ESPE Abstracts (2014) 82 P-D-3-1-763

Association of Lifestyle with Metabolic Syndrome in Children

Maria Efthymia Katsa, Sofia Zyga, Maria Tsironi, Anastasios Ioannidis, Athanasios Sachlas, Petros Kolobos, Maria Magana, Anna Maria Pistikou, Dafni Eleni Kougioumtzi Dimoliani & Andrea Paola Rojas GIl


Department of Nursing, School of Human Movement and Quality of Life, University of Peloponnese, Sparta Lakonias, Greece


Background: Metabolic syndrome (MetSyn) is defined as a group of disorders including diabetes mellitus, central obesity, dyslipidaemia, and hypertension.

Aim: To investigate the role of lifestyle habits in correlation with MetSyn in children.

Methods: In our research, 480 students, 6–12 years old, were participated living in Sparta–Greece. During 2011–2012, a specially designed questionnaire was used and anthropometric and biochemical analyzes were performed.

Results: 22.7% of children had BMI% ≥90%. 67.9% had WC% ≥95%. 35.6% of children had elevated, for their age, systolic blood pressure, 31.5% had LDL ≥100 mg/dl, 33.5% glucose ≥100 mg/dl, 3.6% triglycerides ≥150 mg/dl, 4.4% cholesterol ≥200 mg/dl and no children had HDL ≤40 mg/dl. 15% were predisposed for MetSyn. With statistically importance P≤0.05 we found: reduced vegetable and cereal consumption increased glucose level. Reduced fruit consumption increased triglycerides. Lack of sleep increased cholesterol. The hour when children go to bed was positively correlated with BMI%, waist circumference % (WC%) and glucose. Studying separately children with (MTS) and without predisposition (WMTS) for MetSyn we found that in MTS: fruit and vegetable consumption increased glucose and Ca respectively. Legume consumption increased total protein, CRP and decreased urea. Dairy product consumption increased WC%. Regarding WMTS we found: meat consumption increased LDL. Cereals consumption increased WC%. Oil/olive consumption increased HLD, albumin, and BMI%. In MTS: BMI% was increased in children who sleep after 2200 h. Nap increased glucose, LDL and decreased total protein and ALT/SGPT. In WMTS: lack of sleep is positively correlated with diastolic blood pressure (DP), urea and creatinine. Nap decreased systolic blood pressure (SP), DP, and creatinine. The hour when children go to bed was positively correlated with WC%, DP, urea, and glucose.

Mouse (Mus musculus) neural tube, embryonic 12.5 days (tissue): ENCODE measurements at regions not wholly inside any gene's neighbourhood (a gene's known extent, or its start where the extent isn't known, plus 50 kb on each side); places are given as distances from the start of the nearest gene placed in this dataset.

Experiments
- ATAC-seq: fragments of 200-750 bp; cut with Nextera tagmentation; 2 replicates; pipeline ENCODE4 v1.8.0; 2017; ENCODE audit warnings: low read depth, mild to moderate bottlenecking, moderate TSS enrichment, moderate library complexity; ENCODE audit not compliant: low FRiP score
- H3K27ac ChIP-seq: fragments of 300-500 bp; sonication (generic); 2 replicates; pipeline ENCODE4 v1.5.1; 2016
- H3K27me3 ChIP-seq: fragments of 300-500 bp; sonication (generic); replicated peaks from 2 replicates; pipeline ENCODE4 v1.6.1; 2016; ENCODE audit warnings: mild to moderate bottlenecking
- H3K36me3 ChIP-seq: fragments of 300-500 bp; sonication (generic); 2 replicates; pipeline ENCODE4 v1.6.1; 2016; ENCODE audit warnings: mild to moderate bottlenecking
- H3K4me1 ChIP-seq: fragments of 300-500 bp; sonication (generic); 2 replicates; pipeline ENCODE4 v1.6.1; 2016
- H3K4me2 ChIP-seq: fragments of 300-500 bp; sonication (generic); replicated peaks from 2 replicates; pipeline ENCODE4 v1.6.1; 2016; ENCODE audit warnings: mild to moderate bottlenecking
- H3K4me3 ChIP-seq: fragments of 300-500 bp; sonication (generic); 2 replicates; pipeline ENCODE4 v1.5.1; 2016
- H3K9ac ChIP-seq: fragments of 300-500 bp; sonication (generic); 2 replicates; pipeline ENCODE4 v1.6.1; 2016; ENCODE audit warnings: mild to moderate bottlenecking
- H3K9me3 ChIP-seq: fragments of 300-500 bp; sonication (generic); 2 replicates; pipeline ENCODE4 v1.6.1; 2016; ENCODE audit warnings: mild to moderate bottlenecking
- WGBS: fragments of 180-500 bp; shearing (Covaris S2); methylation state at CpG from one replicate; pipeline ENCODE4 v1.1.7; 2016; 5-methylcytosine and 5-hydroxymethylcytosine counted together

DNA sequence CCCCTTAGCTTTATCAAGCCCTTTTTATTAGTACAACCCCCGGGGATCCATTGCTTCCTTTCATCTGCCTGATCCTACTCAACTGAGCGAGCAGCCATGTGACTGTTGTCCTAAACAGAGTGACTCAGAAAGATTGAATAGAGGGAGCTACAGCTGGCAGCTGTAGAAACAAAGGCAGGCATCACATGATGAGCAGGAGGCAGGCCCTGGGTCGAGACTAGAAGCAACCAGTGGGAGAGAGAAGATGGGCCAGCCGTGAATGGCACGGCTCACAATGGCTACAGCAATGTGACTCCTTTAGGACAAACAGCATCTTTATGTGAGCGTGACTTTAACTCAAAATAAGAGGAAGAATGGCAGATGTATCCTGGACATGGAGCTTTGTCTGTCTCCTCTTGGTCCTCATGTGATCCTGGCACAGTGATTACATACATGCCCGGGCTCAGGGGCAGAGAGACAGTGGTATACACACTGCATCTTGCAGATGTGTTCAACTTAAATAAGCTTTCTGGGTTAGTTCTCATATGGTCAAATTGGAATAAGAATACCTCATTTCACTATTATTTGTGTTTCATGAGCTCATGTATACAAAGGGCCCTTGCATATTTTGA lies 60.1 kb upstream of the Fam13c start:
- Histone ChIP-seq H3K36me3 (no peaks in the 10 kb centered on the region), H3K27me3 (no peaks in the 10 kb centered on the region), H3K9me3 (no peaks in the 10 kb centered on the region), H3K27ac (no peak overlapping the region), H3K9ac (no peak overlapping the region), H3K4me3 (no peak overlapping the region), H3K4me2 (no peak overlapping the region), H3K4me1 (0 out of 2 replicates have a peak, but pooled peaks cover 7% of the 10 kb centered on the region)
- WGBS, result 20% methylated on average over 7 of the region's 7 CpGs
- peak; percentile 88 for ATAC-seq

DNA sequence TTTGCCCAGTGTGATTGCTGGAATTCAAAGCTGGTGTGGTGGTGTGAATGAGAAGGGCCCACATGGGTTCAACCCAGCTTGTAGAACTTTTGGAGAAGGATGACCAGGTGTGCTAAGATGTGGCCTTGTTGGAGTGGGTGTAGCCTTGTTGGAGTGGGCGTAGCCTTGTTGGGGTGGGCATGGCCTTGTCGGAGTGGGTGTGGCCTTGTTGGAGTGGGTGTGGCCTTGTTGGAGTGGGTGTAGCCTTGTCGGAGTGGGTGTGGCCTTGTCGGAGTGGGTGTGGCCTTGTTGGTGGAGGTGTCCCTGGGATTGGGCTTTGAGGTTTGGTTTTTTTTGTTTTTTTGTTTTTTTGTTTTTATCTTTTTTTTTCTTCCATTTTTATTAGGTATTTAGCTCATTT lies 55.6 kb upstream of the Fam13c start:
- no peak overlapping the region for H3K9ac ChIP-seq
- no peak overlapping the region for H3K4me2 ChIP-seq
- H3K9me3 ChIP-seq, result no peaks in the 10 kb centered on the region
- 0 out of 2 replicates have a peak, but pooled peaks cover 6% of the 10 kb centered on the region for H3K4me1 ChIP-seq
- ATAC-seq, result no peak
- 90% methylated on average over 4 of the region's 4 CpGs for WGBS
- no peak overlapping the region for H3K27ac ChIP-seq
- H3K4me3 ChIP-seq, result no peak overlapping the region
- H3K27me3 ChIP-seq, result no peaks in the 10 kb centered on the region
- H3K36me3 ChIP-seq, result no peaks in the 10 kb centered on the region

Conclusion: Childhood obesity and predisposition for MetSyn are in high percentage. In an effort to prevent metabolic complications is necessary to preserve an appropriate diet and also keep adequate sleep hours.